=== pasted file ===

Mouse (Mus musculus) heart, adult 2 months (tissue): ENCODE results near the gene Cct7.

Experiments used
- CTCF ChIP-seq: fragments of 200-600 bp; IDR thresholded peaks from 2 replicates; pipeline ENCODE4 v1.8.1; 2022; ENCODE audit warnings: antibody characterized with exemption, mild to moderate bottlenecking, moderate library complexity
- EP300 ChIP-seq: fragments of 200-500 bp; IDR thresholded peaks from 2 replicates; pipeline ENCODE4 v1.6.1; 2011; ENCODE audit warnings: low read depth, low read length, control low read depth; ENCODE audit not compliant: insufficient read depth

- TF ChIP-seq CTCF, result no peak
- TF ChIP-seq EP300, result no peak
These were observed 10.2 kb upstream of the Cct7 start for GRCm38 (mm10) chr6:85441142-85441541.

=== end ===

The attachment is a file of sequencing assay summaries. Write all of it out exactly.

Mouse (Mus musculus) heart, adult 2 months (tissue): ENCODE results near the gene Cct7.

Experiments used
- CTCF ChIP-seq: fragments of 200-600 bp; IDR thresholded peaks from 2 replicates; pipeline ENCODE4 v1.8.1; 2022; ENCODE audit warnings: antibody characterized with exemption, mild to moderate bottlenecking, moderate library complexity
- EP300 ChIP-seq: fragments of 200-500 bp; IDR thresholded peaks from 2 replicates; pipeline ENCODE4 v1.6.1; 2011; ENCODE audit warnings: low read depth, low read length, control low read depth; ENCODE audit not compliant: insufficient read depth

- TF ChIP-seq CTCF, result no peak
- TF ChIP-seq EP300, result no peak
These were observed 10.2 kb upstream of the Cct7 start for GRCm38 (mm10) chr6:85441142-85441541.